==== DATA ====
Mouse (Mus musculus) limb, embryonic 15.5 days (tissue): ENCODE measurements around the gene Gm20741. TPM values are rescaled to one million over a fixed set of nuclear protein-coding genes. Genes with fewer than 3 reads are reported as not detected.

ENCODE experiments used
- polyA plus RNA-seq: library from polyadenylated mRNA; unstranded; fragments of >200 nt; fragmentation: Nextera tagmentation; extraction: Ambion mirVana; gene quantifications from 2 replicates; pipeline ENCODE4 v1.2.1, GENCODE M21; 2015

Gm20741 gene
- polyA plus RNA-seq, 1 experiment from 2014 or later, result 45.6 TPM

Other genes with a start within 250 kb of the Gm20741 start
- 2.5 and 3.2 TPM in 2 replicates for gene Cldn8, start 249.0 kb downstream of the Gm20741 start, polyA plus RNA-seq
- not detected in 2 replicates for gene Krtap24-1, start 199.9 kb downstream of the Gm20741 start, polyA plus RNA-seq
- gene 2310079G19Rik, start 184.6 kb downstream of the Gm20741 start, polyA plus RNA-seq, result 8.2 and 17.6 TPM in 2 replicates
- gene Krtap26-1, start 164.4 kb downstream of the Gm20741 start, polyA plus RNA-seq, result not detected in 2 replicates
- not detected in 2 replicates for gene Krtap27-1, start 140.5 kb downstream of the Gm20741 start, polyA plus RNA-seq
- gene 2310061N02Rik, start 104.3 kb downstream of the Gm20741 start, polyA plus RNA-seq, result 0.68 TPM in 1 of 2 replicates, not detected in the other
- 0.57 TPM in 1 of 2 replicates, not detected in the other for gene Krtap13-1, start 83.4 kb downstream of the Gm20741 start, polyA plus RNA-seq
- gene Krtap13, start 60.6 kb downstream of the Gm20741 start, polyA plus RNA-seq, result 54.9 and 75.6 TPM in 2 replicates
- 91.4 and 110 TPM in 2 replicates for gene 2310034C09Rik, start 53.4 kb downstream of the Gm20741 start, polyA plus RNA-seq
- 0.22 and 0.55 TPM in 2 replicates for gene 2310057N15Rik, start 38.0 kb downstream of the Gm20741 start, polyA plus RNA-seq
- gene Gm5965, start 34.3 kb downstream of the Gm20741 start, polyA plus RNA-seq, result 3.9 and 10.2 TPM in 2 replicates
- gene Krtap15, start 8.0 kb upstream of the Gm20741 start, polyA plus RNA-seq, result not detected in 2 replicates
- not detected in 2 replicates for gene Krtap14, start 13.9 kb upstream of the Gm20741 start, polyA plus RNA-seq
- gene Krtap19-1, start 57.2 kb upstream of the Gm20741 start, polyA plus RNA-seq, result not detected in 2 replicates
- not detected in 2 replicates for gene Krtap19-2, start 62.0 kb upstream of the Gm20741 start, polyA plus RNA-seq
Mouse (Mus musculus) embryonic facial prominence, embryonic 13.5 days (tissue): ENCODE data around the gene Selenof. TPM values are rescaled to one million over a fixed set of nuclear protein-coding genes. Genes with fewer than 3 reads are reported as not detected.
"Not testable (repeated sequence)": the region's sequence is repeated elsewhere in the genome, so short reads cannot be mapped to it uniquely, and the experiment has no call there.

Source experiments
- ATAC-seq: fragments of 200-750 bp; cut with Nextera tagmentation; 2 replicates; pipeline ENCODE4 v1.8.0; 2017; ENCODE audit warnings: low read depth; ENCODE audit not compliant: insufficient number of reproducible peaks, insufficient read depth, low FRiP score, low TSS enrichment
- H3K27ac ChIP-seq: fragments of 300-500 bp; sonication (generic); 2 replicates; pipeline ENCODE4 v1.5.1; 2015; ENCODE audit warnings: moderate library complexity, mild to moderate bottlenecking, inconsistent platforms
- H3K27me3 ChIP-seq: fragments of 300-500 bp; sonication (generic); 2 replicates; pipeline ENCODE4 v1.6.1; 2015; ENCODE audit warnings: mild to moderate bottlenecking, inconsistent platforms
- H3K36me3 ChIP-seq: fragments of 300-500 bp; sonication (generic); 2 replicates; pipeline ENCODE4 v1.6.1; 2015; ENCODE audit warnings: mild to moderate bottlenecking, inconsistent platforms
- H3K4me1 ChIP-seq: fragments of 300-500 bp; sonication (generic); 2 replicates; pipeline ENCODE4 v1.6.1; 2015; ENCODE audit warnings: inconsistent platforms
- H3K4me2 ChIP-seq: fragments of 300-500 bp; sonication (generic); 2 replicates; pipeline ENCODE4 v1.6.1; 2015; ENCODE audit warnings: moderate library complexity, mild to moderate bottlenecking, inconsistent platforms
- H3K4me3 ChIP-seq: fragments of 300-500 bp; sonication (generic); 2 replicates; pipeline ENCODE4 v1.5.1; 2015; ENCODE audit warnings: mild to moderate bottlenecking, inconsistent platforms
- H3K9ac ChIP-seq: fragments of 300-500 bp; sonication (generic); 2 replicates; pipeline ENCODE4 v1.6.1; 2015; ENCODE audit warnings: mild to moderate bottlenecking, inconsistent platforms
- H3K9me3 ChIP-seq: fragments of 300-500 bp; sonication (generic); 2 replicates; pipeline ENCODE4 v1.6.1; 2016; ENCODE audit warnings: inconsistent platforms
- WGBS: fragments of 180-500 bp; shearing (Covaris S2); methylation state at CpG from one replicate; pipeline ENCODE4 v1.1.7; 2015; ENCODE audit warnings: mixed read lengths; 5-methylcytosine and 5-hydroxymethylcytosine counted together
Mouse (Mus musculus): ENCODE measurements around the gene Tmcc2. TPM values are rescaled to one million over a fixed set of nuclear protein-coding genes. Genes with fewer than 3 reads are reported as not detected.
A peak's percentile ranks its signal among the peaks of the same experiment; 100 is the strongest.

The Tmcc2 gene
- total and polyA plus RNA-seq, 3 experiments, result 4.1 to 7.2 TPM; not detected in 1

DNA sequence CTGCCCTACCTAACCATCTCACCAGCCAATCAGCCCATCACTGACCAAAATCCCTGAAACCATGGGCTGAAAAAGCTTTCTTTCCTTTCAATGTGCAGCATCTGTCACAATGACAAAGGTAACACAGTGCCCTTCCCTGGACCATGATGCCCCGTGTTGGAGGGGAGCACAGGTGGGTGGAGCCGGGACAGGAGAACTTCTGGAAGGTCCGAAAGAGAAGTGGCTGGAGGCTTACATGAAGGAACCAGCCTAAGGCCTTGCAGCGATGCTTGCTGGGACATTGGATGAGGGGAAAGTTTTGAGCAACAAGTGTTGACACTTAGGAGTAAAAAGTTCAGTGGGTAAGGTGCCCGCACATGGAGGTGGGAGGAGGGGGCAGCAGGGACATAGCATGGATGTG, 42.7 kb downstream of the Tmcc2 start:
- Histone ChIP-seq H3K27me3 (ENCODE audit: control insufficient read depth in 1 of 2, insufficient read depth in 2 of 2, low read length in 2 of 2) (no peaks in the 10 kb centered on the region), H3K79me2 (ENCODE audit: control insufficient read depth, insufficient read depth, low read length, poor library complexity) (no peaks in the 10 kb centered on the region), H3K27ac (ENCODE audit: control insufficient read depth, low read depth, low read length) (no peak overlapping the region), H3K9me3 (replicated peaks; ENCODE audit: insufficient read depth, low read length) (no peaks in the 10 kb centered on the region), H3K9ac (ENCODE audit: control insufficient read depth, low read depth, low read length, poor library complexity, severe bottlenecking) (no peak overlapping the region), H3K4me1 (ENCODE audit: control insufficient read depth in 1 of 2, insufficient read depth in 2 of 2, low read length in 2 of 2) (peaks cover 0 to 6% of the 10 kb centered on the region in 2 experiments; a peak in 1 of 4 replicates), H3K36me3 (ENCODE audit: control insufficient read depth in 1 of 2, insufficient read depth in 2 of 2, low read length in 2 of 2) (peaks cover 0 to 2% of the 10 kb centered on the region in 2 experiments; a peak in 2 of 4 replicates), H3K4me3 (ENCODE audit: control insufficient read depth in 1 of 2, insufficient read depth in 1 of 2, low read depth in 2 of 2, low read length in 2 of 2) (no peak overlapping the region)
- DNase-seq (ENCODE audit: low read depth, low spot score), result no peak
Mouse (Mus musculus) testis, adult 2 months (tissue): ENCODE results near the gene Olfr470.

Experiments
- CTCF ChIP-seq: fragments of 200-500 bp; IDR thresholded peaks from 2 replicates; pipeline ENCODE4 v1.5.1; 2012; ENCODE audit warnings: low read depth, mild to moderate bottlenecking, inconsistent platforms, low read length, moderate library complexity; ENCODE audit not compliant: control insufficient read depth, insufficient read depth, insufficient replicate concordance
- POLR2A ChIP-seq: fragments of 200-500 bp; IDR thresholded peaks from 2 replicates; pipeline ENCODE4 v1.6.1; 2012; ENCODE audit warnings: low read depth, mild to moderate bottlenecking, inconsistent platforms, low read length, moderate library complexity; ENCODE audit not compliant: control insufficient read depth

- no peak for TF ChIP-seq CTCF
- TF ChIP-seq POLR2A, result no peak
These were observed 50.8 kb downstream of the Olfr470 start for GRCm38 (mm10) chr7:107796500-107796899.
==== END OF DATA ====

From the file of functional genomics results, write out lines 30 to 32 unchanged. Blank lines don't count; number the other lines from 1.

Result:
- H3K4me2 ChIP-seq: fragments of 300-500 bp; sonication (generic); 2 replicates; pipeline ENCODE4 v1.6.1; 2015; ENCODE audit warnings: moderate library complexity, mild to moderate bottlenecking, inconsistent platforms
- H3K4me3 ChIP-seq: fragments of 300-500 bp; sonication (generic); 2 replicates; pipeline ENCODE4 v1.5.1; 2015; ENCODE audit warnings: mild to moderate bottlenecking, inconsistent platforms
- H3K9ac ChIP-seq: fragments of 300-500 bp; sonication (generic); 2 replicates; pipeline ENCODE4 v1.6.1; 2015; ENCODE audit warnings: mild to moderate bottlenecking, inconsistent platforms